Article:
Frustrated by Osceola's continuing successes, General Jesup resorted to deception, luring Osceola and fellow Seminoles into a trap under the guise of a meeting on peace. Osceola was captured and imprisoned, where he contracted a fatal illness and died. However, 19 of his fellow prisoners, including a daring leader named Wild Cat and John Horse, a Black Seminole, escaped. These two rode many miles together in a friendship that lasted a lifetime. After their escape, Wild Cat and John Horse made their way to friends who helped them by giving them supplies.
A force of 1,050 led by General Zachary Taylor pursued the escaped prisoners until they were met by hundreds of Seminoles lying in wait at Lake Okeechobee (a Seminole word which means "plenty big water") in the state's center. The withering fire delivered by the Seminoles under the leadership of Sam Jones, Alligator and Wildcat (Coachoochee) at the Battle of Okeechobee ended in resounding defeat on Christmas Day 1838, for the U.S. forces: 28 U.S. dead and 112 wounded. Only 10 Seminoles died in the battle.
Around 500 Seminoles remained in Florida, managing to hide in the Everglades, moving ever southward into areas where white men dared not venture. Though leaders such as Wild Cat, John Horse and others met with President Polk for peace talks in the nation's capital, the Seminoles' resistance did not fade.
War broke out again in 1855 when a military survey party was attacked by Chief Billy Bowlegs in Collier County. The Third Seminole War lasted until 1858. The few remaining Seminoles who lived in the Everglades traded skins and hides at trading posts and raised cattle.
The Dawes Act confused those who were used to tribal ownership and left the Indians prey to greedy whites waiting to snatch their land. At first the Five Civilized Tribes were spared having to abide by the Dawes Act, but by 1905, they too were allotted their lands under its rules.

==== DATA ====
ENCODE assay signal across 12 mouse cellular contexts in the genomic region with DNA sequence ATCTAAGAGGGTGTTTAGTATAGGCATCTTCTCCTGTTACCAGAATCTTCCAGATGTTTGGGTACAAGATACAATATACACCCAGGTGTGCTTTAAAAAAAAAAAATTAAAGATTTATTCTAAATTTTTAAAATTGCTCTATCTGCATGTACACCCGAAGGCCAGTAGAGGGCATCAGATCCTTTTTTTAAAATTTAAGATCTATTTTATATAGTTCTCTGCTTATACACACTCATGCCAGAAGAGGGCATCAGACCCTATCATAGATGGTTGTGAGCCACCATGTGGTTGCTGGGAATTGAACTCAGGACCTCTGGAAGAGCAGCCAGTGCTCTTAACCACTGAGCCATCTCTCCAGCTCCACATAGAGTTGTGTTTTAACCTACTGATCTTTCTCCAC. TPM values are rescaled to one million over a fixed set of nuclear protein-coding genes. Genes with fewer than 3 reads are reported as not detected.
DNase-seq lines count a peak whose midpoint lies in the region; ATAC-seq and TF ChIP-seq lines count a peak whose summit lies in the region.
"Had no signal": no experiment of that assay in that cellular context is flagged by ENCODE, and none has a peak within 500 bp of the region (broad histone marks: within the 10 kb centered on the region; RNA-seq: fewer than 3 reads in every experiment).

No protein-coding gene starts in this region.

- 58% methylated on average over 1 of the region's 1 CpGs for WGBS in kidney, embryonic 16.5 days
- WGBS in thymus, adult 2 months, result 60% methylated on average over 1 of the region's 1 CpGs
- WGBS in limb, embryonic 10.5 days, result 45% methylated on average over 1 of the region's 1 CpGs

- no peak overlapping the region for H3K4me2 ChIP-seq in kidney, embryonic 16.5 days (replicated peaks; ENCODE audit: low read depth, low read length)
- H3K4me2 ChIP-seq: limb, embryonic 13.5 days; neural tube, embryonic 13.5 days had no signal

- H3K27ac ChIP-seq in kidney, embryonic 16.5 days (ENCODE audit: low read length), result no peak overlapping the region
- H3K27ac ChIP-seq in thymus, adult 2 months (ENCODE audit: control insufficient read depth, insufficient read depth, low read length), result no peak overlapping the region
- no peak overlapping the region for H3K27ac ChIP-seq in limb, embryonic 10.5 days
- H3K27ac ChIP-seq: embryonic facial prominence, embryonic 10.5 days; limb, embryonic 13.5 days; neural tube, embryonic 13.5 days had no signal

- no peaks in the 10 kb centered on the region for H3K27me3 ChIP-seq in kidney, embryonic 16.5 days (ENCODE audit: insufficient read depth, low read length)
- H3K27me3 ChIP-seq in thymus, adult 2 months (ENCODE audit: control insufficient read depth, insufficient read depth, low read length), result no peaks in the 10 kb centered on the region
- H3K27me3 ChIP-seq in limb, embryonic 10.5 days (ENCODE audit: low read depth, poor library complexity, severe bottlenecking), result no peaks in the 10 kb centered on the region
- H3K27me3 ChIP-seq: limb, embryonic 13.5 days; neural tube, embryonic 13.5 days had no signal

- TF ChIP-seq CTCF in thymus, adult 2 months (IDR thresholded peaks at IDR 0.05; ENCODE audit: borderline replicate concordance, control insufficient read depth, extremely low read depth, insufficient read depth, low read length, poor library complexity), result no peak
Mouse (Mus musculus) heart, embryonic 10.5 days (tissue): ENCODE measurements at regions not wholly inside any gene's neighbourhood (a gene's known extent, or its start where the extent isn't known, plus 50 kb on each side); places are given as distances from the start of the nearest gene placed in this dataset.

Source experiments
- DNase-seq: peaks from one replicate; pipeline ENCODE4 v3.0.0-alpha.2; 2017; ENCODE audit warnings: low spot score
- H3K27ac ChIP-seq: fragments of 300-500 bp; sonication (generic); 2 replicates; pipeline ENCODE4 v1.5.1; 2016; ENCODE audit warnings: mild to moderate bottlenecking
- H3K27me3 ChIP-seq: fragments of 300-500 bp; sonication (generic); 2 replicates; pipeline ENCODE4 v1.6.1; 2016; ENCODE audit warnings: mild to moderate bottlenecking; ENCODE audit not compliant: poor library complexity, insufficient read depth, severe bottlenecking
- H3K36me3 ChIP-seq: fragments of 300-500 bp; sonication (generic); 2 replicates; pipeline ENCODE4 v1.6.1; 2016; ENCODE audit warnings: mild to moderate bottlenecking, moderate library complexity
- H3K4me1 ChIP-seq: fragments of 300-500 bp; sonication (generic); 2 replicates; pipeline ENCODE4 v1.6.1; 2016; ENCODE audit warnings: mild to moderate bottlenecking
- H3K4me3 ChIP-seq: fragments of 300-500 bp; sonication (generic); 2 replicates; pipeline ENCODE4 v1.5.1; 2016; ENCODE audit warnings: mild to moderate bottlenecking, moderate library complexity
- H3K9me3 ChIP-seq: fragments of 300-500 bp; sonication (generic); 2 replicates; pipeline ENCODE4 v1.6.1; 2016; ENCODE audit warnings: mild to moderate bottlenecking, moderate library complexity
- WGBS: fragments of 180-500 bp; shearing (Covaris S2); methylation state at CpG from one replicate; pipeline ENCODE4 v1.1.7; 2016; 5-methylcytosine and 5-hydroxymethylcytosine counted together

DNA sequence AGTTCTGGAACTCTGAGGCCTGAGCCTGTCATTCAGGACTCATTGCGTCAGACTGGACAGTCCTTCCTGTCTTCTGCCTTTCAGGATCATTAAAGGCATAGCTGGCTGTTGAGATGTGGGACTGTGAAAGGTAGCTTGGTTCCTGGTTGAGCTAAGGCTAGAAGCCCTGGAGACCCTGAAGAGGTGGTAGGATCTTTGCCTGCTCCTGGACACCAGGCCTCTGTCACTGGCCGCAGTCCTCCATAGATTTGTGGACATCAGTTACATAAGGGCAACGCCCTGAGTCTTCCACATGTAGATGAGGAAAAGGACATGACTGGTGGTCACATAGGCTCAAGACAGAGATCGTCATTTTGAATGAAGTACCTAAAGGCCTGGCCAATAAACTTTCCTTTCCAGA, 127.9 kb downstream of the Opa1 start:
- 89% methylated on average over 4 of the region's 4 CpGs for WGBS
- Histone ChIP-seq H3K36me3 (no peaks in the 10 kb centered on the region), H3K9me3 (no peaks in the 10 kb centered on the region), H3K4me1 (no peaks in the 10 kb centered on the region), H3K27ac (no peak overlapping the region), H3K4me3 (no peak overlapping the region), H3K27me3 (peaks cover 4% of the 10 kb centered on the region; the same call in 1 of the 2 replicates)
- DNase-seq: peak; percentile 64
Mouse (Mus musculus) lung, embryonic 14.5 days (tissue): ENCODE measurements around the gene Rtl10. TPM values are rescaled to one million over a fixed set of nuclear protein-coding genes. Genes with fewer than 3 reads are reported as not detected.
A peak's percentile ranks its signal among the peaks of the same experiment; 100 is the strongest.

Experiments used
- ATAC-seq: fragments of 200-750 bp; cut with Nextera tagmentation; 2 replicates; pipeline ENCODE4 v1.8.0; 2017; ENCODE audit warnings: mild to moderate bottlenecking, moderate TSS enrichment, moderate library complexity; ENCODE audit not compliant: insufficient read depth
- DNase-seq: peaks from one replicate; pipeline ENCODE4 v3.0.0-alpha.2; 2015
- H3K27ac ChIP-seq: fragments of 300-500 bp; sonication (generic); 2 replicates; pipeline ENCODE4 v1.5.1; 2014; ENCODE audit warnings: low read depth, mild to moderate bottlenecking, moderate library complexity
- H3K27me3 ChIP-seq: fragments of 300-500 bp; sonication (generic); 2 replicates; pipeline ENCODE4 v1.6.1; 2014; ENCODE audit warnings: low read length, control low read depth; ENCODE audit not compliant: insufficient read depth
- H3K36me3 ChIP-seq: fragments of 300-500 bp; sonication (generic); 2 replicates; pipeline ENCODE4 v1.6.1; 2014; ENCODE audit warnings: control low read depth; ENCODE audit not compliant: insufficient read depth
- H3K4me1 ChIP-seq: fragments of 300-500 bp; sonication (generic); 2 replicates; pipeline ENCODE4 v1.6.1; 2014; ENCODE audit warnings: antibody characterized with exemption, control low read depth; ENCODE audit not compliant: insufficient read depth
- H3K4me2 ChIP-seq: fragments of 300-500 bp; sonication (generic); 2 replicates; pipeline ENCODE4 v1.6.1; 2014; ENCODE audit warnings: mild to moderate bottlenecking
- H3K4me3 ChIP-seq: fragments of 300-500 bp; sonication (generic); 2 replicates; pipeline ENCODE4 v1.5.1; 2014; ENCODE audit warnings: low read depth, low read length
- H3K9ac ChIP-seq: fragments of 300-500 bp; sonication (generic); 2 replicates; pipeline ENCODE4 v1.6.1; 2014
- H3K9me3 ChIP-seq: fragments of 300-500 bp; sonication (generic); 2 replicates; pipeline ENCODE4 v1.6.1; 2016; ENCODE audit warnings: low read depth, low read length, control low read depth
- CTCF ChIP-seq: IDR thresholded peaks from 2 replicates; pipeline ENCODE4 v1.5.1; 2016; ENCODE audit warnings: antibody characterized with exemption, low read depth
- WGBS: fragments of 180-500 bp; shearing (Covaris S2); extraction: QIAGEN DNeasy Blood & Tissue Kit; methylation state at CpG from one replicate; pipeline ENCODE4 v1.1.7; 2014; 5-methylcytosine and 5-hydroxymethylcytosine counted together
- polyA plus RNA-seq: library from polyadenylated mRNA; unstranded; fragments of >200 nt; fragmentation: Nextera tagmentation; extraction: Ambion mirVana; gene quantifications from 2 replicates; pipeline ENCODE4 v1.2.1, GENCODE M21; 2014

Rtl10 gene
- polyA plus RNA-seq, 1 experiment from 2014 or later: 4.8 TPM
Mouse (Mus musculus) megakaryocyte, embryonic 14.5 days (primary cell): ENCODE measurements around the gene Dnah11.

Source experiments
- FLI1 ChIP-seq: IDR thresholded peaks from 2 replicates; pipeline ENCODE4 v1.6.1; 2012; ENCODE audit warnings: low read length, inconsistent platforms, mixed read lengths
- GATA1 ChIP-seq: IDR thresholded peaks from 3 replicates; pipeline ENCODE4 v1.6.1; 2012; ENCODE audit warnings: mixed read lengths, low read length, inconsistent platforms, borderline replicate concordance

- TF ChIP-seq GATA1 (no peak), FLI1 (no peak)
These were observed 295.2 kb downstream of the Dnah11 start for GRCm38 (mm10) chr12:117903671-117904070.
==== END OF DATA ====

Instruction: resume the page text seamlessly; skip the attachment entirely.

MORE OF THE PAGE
Ironically, Indians, who had inhabited the great continent long before the white man came, became citizens of the United States via the Snyder Act during World War I. In 1934, the Wheeler-Howard Act, or Indian Reorganization Act, made life better for the Indians. It allowed Indians to compose tribal constitutions, elect tribal councils, and create tribal institutions. It also extended financial credit to the tribes, stipulated needed improvements in educational and medical facilities, restored religious freedom and encouraged the revival of Indian culture.
To combat a House resolution that would terminate assistance to Indian tribes, Seminole tribe members worked to officially organize the tribe with a constitution and charter. On August 21, 1957, a majority of the tribe voted in favor of the creation of the Seminole Tribe of Florida. Some of the tribe, those speaking the Mikosuki language, split off to form the Miccosukee Tribe of Florida.
Today, the Seminole Tribe is engaged in creating economic opportunity for its members, preserving its proud heritage and culture and working to preserve its homeland, the Everglades of Florida. The Seminoles' indomitable spirit, that of the unconquered, will carry them far.